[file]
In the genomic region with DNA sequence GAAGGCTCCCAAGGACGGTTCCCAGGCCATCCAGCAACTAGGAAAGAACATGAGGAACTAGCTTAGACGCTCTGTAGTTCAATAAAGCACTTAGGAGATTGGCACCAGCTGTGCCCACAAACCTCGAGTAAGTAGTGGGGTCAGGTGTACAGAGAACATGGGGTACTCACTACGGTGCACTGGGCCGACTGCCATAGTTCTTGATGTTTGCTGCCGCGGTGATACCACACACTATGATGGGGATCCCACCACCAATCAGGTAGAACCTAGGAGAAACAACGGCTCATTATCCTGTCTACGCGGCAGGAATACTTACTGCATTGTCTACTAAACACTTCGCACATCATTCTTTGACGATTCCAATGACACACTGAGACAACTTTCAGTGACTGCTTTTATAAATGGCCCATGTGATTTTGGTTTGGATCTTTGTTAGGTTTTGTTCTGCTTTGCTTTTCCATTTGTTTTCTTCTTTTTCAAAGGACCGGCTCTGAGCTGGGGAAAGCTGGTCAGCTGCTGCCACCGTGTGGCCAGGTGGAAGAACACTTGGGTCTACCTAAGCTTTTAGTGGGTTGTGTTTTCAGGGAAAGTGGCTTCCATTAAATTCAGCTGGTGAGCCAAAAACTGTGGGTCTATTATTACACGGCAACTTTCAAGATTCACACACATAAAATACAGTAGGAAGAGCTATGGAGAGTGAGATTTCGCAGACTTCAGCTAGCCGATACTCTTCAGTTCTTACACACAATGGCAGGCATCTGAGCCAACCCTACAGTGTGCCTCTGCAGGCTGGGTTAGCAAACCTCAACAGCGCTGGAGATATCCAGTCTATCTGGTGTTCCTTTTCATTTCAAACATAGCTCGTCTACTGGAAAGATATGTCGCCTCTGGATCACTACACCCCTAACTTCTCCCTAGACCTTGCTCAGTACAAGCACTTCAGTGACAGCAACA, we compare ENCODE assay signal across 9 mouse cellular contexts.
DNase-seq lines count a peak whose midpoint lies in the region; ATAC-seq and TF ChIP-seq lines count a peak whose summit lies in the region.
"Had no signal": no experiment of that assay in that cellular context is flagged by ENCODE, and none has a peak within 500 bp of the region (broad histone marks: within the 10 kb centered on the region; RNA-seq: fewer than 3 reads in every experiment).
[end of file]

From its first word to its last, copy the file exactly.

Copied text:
In the genomic region with DNA sequence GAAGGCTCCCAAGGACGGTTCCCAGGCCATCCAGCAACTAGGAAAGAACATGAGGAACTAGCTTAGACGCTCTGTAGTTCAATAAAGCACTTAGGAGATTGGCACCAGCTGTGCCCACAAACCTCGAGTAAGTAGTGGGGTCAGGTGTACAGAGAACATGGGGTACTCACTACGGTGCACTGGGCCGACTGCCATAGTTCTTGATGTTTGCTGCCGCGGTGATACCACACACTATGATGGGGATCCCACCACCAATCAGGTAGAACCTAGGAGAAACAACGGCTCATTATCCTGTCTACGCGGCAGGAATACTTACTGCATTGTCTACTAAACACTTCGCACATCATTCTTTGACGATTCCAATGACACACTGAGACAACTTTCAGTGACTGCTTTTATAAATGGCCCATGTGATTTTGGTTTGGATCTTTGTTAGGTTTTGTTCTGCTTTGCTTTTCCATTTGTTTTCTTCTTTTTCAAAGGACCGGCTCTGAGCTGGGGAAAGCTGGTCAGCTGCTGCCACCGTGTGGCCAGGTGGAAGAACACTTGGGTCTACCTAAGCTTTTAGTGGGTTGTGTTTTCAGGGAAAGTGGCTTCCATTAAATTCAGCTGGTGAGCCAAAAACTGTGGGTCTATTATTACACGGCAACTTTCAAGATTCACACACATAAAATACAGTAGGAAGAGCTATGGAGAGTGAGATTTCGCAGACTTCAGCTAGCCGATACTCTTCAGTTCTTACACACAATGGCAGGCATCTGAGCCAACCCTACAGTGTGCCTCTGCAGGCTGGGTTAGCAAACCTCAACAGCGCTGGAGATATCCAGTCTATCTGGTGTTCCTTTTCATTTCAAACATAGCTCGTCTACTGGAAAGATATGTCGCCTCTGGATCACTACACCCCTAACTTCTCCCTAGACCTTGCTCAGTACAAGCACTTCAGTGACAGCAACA, we compare ENCODE assay signal across 9 mouse cellular contexts.
DNase-seq lines count a peak whose midpoint lies in the region; ATAC-seq and TF ChIP-seq lines count a peak whose summit lies in the region.
"Had no signal": no experiment of that assay in that cellular context is flagged by ENCODE, and none has a peak within 500 bp of the region (broad histone marks: within the 10 kb centered on the region; RNA-seq: fewer than 3 reads in every experiment).